The Descendants
Normally, I automatically recoil when I hear cuss words come from the mouths of children in films, especially when only used for shock value, or a cheap laugh at the incongruity (of course, the more it’s used, the less incongruous it is). But I make an exception for “The Descendants.” Two of the primary characters are children: they are sisters, they are 10 and 17, and not only have they been a bit neglected/ignored at home, launching them into the company of peers with scatological tendencies, now they face a family crisis of significant proportion to make anyone cuss.
Amara Miller, in her cinematic debut, plays Scottie, the younger daughter, who wants to look up to her older sister, Alexandra (Shailene Woodley), except she’s been sent off to boarding school on another island. All this takes place in Hawaii , but hopping around from one island to another, as if, as the main character says, his family is like the archipelago---separate, distinct, and distant. Oh yes, the main character, Matt King, is played by George Clooney, playing against type: bewildered, uncertain, and simmering with impotent rage, wondering if his misfortune is his own fault. Matt King is a real estate attorney so wrapped up in his work that he fails to discern his wife’s deep unhappiness, and his children’s growing disaffection. He honestly admits that he doesn’t really know his daughters, having assumed the “secondary parent” role, or “available substitute” part. He’s been busy with a huge land deal that involves his own inheritance; a pristine 25,000-acre estate that is on the cusp of not being owned by the family anymore, because of a new law against “perpetuity” (is that “redistribute the wealth” wishful thinking, or more like the “jubilee year” statutes of the Old Testament?). It seems that Mr. King is polling his many cousins to see what they think of the idea of selling the land to developers, but not only does that make their greed transparent (see the 10th commandment), it also brings certain surprise family connections into the equation.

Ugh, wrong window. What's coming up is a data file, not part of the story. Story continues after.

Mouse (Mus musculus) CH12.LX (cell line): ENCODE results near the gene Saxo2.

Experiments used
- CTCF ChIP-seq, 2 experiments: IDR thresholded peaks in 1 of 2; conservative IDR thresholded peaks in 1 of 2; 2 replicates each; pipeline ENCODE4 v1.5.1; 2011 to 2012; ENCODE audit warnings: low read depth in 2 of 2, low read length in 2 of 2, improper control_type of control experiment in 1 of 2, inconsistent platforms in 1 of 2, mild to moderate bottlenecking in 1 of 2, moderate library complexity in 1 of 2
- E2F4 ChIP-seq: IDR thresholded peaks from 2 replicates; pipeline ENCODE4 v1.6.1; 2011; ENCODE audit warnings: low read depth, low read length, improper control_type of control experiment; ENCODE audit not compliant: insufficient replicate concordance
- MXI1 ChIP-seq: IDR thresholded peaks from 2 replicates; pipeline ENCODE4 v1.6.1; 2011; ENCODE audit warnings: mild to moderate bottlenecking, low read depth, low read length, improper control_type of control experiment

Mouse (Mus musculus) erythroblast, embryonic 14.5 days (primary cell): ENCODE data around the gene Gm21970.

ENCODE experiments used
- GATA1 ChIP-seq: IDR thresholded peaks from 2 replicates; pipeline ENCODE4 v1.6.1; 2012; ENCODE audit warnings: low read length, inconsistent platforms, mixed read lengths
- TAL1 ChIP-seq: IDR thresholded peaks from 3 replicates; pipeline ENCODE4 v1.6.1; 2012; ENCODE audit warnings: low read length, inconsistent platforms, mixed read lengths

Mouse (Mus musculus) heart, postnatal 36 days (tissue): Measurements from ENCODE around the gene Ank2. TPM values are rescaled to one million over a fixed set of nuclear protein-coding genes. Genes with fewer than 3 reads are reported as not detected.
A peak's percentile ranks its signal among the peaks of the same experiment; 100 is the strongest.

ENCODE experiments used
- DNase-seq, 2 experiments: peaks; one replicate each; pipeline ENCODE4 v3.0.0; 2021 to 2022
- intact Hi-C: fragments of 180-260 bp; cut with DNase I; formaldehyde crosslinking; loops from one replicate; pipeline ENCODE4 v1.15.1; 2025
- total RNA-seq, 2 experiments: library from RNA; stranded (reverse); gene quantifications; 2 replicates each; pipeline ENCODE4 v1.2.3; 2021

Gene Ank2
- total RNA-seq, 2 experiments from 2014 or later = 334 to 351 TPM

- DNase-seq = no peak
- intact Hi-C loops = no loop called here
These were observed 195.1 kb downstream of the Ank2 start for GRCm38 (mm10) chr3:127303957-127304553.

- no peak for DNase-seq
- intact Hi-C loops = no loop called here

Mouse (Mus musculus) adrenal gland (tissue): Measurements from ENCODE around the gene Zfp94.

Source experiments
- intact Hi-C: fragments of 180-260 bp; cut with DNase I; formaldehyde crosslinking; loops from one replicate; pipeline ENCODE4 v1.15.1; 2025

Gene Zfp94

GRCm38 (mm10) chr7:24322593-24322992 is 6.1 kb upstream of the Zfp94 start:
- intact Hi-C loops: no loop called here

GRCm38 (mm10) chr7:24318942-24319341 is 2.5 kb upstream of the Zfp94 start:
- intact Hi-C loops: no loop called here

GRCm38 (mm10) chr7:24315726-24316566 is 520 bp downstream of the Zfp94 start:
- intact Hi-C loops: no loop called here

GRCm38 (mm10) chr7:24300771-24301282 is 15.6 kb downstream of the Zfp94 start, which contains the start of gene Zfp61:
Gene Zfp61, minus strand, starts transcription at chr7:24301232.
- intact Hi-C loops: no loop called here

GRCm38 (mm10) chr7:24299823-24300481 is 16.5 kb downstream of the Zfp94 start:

Meanwhile, Mr. King’s wife is in a horrible boating accident, and is currently in a coma, having already signed papers that forbid keeping her on life support. So as the grim situation marches toward permanent resolution, Matt tries to gather his family together, and be a family, in a way they hadn’t experienced before, as he learns more than he cares to know about his wife’s reckless activities preceding the accident. He attempts to direct his older daughter’s attention to caring for her younger sister, but neither seem very interested or cooperative. They both have their own anger issues, and Matt is completely at sea in knowing how to deal with them. But at least he’s honest in his sense of incompetence. And eventually, they begin to respond to his awkward attempts to care for them in a way he hasn’t demonstrated before.
The whole drama is played with this beautiful backdrop of palm-lined “ Paradise ,” with authentic-sounding Hawaiian music as the backdrop, which lends an air of overarching serenity, even calming counterpoint, to the turmoil of emotions before us on the screen. Somehow we never really expect “happily ever after.” But this feels real, and so we are content with a kind of restored equilibrium that is both hard-earned and predictably unsustainable.
Dr. Ronald P. Salfen, Interim Pastor, St. Stephen’s Presbyterian Church, Irving , Texas